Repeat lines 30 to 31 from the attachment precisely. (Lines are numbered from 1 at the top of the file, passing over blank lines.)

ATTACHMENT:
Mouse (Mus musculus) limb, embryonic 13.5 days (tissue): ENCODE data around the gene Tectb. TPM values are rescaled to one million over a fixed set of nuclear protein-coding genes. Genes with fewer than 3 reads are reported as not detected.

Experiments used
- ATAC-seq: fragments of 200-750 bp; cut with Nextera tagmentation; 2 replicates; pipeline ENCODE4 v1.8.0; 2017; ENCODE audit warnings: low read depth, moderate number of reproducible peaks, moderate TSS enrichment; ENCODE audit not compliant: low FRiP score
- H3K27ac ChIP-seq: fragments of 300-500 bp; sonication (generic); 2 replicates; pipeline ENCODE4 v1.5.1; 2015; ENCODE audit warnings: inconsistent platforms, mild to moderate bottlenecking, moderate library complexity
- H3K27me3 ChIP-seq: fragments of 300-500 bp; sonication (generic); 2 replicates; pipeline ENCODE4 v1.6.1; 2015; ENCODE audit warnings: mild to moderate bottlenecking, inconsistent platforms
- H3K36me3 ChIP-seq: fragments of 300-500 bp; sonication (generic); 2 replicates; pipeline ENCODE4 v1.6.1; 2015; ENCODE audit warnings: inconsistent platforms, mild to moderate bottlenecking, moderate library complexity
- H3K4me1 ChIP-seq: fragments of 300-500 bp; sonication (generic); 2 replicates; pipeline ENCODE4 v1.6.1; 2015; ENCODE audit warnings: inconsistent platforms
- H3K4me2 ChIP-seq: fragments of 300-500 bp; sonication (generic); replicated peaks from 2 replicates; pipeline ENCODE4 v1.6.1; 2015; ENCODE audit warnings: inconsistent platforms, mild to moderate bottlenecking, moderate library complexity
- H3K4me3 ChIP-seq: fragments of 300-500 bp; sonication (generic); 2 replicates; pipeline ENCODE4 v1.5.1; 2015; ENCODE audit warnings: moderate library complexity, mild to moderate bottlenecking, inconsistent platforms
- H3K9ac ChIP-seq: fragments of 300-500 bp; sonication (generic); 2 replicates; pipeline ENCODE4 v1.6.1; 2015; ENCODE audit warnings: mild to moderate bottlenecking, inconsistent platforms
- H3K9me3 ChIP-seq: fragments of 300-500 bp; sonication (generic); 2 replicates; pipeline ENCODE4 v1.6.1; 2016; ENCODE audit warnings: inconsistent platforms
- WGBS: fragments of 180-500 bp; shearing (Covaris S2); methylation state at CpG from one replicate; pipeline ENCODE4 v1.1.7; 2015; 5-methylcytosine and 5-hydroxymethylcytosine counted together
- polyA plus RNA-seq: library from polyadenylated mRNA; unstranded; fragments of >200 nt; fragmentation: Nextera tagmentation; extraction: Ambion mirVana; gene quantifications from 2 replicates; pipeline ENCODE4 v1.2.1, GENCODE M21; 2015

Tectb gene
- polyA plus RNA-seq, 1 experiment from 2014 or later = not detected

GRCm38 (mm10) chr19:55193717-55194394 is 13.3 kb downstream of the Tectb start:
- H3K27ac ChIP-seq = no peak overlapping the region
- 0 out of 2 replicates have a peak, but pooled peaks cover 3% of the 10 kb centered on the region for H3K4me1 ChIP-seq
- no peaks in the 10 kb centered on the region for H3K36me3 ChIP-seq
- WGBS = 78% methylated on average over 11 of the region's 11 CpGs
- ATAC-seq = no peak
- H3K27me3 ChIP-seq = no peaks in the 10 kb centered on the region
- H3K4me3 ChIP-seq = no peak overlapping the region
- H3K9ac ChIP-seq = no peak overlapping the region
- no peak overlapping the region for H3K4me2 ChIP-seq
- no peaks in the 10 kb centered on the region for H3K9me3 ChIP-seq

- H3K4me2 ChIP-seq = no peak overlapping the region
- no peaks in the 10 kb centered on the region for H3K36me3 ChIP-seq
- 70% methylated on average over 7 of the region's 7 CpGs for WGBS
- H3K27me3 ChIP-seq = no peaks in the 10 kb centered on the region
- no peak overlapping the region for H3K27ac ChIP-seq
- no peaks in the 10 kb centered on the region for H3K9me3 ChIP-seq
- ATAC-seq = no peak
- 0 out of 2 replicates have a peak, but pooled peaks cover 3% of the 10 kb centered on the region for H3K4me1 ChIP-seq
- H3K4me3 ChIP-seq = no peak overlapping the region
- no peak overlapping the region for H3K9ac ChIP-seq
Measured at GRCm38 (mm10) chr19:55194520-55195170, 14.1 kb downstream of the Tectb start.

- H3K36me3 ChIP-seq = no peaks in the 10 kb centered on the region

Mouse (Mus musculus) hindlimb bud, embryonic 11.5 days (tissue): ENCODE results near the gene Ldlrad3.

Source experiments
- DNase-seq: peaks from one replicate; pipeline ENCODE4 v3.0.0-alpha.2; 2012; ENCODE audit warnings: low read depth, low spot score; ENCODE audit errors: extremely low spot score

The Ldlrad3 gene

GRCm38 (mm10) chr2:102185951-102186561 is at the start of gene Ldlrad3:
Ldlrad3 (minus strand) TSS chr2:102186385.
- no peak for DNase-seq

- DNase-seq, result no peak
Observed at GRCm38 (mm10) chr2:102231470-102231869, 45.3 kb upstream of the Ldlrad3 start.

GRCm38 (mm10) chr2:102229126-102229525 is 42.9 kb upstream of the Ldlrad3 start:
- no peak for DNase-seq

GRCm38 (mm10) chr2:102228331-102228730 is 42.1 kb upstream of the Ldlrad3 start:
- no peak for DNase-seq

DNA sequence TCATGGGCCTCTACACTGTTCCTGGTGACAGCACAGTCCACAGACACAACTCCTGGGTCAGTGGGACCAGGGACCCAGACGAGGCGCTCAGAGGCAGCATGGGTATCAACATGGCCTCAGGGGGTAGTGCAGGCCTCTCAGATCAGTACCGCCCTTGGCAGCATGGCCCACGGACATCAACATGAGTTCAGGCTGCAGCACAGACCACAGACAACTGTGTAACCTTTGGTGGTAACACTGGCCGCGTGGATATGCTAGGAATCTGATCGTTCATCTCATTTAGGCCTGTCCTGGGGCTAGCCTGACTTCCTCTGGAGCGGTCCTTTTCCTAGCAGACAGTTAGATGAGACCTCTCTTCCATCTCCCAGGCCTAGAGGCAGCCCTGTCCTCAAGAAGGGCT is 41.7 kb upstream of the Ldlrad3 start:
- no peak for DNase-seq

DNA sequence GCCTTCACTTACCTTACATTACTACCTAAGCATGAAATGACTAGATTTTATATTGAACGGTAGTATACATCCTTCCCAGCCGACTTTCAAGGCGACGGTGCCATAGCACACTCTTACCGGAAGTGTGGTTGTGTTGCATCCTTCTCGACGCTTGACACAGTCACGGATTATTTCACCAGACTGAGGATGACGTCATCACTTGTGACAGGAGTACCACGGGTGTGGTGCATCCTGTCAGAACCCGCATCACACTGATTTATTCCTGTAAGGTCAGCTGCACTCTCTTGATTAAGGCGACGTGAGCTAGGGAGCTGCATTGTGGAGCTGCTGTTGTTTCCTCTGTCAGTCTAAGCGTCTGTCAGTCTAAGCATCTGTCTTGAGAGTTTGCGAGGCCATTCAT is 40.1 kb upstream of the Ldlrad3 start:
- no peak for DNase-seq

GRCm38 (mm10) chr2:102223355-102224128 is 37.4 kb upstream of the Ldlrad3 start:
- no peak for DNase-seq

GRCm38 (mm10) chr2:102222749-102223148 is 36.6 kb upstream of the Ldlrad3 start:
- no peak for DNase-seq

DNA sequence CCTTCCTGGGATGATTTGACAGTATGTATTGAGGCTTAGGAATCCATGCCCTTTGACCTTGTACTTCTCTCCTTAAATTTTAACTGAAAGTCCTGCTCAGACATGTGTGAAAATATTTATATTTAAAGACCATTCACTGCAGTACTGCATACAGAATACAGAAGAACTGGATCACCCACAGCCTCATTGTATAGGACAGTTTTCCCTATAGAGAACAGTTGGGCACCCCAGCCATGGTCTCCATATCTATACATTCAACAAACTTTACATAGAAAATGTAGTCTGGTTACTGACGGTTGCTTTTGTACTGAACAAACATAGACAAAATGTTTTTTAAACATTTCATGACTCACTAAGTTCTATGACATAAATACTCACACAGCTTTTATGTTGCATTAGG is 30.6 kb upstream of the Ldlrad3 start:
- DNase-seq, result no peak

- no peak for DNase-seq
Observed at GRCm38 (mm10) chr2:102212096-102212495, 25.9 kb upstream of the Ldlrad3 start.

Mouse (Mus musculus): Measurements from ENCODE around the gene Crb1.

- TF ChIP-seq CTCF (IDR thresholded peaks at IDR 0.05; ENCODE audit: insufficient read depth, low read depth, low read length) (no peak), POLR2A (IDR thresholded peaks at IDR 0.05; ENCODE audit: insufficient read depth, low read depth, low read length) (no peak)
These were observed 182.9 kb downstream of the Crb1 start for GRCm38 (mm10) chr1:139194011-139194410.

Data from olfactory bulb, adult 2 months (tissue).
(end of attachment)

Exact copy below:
- H3K27me3 ChIP-seq = no peaks in the 10 kb centered on the region
- no peak overlapping the region for H3K27ac ChIP-seq